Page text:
An inspired design for the emerging technology of plasma antennas ticks all the performance boxes: power efficiency, reconfigurability, small size, portability, and extended lifetime.
A plasma antenna is a type of radio antenna currently in development in which plasma replaces the metal elements of a traditional antenna. A type of plasma antenna – gas plasma antenna – uses a discharge tube instead of metal elements. As the current flows through the tube, the gas gets partially or fully ionized to plasma, becomes conductive, and acts as a mirror, eventually transmitting and receiving signals. Above the plasma frequency, plasma antennas are virtually transparent to a great bandwidth of electromagnetic waves and become invisible when the system is powered off and gas de-ionizes. Unlike conventional antenna designs, plasma designs can be reconfigured electrically (rather than mechanically) with respect to impedance, frequency, bandwidth, and directivity on time scales extending from the microsecond to the millisecond. It is also possible to stack arrays of gas plasma antennas to operate at different frequencies. Plasma has a very high electrical conductivity, which aids in the receipt, direction and transmission of various types of radio signals. The technology boasts many unique advantages, but there is always room for improvement in performance, and this is what researchers under the EU-funded PATH project achieved. “Improvement of plasma source performances require strong efforts in term of modelling and technology. Overcoming the density limit of current plasma source will open up a variety of new applications in several technological fields,” notes Alessio Di Iorio, project coordinator, and CEO at Alma Sistemi.
Testing a hybrid source concept
Researchers first developed two types of plasma sources: a compact, radiofrequency one and a hollow-cathode one allowing for high plasma densities and longer-life antennas. Detailed physical models of both plasma sources describe the interactions between plasma and electromagnetic radiation. “Until now, several research efforts focused on optimizing plasma sources in terms of either power efficiency, reconfigurability, size, density or lifetime. Despite their success, it has not been possible to achieve progress on all fronts,” explains Di Iorio. In fact, further research is required especially in the area of materials to reach an adequate technology readiness level. PATH laid the foundations for a new class of technology that combines the best properties of radiofrequency and hollow-cathode plasma sources. The hybrid source design enabled further increases in plasma density (exceeding 10^20 ion per cubic metres), which added to the antenna performance. Merging expertise from different fields, PATH explored how this hybrid technology concept could be used in telecommunications and navigation applications.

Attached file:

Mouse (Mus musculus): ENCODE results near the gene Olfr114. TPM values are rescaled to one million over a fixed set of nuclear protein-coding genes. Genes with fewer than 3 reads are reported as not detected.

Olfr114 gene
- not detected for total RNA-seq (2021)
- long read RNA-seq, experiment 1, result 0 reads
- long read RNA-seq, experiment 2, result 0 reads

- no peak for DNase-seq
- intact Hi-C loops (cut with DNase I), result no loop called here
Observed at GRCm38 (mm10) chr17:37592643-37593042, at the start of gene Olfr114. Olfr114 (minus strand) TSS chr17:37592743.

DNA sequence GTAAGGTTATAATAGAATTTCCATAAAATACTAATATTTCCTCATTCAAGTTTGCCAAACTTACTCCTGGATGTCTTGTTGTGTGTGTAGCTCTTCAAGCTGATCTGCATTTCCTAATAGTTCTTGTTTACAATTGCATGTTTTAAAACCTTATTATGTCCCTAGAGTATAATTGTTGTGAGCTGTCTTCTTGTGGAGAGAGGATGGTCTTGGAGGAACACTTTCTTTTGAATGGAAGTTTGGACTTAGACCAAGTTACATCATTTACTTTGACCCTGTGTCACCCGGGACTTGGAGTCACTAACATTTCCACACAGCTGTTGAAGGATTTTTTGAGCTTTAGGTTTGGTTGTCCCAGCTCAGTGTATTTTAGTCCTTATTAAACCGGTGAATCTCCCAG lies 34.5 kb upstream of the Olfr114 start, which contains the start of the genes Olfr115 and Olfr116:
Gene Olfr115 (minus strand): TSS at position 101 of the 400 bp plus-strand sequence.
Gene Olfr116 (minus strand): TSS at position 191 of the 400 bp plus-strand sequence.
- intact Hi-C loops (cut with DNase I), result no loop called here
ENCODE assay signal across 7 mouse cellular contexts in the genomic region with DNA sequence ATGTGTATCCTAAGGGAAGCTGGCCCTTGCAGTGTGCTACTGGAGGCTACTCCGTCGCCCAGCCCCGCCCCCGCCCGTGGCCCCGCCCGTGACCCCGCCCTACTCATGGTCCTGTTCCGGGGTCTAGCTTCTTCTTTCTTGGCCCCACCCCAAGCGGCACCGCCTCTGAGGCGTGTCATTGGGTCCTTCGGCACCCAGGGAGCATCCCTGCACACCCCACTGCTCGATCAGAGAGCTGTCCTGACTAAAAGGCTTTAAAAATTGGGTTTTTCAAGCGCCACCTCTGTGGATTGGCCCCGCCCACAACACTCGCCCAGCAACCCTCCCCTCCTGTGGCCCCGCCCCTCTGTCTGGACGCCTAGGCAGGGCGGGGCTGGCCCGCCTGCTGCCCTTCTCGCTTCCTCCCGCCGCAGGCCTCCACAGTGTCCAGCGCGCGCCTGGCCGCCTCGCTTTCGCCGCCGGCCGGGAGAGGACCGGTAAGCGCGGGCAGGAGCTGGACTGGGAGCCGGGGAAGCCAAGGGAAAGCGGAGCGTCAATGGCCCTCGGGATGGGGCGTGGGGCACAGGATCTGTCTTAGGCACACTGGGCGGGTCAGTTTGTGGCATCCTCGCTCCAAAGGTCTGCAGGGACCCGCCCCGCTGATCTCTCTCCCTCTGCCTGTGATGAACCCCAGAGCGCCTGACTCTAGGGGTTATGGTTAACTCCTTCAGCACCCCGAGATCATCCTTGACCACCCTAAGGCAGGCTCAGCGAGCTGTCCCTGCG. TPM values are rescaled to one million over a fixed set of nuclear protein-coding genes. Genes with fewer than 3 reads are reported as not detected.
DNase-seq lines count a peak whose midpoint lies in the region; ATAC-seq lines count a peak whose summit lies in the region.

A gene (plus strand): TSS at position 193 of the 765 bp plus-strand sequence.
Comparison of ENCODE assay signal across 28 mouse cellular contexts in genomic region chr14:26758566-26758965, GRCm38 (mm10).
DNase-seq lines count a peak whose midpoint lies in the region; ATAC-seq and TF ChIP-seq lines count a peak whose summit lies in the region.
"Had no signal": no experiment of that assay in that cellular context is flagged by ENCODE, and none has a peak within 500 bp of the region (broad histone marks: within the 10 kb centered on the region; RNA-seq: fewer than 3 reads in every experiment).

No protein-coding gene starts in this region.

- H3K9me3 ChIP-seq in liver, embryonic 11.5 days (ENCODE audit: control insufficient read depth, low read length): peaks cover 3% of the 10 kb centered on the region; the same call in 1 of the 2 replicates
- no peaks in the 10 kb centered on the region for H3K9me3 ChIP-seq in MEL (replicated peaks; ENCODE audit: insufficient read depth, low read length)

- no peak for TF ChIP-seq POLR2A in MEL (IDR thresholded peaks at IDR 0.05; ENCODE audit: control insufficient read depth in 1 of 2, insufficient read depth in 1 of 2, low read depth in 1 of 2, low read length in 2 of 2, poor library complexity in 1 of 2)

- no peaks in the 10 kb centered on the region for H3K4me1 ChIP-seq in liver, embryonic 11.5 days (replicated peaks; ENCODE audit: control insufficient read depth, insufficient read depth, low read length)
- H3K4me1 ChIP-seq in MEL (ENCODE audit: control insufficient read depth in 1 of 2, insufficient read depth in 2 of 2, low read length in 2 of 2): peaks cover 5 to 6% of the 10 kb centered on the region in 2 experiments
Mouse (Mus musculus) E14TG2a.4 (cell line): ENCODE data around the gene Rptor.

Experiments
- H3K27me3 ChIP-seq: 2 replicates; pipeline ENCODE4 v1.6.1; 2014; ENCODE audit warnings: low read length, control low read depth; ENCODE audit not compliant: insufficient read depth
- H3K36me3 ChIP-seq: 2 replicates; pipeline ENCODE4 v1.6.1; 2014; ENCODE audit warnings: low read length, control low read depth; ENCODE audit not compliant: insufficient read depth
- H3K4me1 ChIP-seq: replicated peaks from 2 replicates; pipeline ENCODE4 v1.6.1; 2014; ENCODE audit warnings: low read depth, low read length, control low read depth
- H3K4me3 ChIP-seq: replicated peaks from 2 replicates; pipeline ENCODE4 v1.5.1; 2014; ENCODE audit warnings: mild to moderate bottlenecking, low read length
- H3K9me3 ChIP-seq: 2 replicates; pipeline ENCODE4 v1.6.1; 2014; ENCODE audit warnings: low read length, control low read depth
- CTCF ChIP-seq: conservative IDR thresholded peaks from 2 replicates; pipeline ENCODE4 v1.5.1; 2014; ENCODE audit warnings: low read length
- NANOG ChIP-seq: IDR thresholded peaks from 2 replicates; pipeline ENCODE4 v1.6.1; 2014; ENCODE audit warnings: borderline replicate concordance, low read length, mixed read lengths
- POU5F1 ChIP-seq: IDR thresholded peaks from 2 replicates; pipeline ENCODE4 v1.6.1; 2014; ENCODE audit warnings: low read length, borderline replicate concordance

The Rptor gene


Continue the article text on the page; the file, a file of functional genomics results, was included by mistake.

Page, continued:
Unique characteristics of plasma antenna technology
“The experimental results of the newly developed prototypes demonstrated that active plasma antennas behave much like the metallic ones. The most notable difference when comparing these two antenna types lies in the gain, which is lower for the plasma antennas,” notes Di Iorio. “On the other hand, when the antenna elements are inactive, they do not interfere with the active electric fields of nearby antenna elements. In other words, when switched off, they become transparent to the electromagnetic waves radiated by other elements.” The overall gain of plasma antenna arrays also proved to be invariant to the choice of the active antenna element – as long as the geometry of active elements remained the same. By contrast, each antenna element in metallic antenna arrays affected channel gain in a different way.
Market applications of plasma antenna technology
“Ensuring reliable antenna performance at high frequencies and fast tunability/high reconfigurability is of paramount importance to the future information society,” says Di Iorio. The advantages of plasma antennas over conventional metal ones are most obvious in military applications, where stealth and electronic warfare are primary concerns. “We also expect that the technology will be a promising candidate in smartphones and other consumer electronics, wearable wireless communications, and biomedical radiofrequency systems,” concludes Di Iorio.
PATH, plasma, plasma antenna, reconfigurability, plasma source, density, gain, radiofrequency, hollow cathode, metallic antenna